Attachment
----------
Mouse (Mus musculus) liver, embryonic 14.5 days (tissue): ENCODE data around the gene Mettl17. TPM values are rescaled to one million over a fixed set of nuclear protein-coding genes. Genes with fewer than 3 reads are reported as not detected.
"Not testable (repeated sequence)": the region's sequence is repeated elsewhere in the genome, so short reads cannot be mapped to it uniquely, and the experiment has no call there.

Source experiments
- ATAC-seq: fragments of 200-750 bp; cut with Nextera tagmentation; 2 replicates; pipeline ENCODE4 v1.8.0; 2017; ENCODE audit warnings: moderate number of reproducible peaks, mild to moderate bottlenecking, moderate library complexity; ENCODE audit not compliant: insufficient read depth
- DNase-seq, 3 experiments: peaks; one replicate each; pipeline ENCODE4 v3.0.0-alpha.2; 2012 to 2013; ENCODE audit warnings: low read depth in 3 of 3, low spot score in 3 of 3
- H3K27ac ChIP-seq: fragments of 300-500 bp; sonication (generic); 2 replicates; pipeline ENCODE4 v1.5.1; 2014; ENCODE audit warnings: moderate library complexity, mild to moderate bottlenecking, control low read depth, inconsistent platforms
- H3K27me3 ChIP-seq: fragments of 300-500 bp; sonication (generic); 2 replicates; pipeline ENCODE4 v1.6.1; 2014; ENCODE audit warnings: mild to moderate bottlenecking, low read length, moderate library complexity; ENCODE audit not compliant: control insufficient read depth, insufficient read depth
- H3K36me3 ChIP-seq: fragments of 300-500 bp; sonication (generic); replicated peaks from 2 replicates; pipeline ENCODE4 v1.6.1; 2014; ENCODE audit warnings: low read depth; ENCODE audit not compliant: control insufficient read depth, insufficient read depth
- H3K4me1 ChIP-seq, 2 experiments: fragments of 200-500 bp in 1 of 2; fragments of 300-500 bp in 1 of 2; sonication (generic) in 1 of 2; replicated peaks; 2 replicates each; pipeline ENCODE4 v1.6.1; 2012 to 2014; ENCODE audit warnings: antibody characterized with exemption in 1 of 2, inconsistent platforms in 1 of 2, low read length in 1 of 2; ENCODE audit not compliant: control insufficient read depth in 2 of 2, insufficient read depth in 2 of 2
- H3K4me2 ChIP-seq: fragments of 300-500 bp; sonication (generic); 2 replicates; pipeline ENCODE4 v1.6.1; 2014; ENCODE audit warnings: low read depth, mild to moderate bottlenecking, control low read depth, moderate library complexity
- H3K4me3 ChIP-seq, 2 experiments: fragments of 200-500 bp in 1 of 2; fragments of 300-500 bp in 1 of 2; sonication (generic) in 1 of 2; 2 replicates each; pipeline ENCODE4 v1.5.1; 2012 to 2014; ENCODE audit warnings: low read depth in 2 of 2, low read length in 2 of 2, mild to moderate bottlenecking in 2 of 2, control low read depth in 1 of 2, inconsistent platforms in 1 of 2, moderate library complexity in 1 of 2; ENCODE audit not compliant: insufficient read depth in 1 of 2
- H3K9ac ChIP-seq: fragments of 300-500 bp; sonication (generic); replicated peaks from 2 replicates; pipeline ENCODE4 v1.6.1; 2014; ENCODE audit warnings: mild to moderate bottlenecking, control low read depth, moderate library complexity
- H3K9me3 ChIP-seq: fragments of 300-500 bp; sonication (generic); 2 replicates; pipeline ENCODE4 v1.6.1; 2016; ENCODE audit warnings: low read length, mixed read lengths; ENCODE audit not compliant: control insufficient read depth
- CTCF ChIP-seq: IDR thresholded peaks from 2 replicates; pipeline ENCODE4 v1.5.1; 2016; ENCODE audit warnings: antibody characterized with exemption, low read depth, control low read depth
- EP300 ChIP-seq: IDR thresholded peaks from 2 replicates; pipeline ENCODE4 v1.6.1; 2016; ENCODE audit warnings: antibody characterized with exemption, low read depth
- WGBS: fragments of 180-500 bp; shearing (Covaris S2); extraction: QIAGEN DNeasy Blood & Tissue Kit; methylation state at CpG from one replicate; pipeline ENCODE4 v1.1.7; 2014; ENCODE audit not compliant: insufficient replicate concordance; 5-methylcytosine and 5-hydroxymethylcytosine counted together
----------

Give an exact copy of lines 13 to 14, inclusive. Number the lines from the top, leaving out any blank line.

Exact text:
- H3K9me3 ChIP-seq: fragments of 300-500 bp; sonication (generic); 2 replicates; pipeline ENCODE4 v1.6.1; 2016; ENCODE audit warnings: low read length, mixed read lengths; ENCODE audit not compliant: control insufficient read depth
- CTCF ChIP-seq: IDR thresholded peaks from 2 replicates; pipeline ENCODE4 v1.5.1; 2016; ENCODE audit warnings: antibody characterized with exemption, low read depth, control low read depth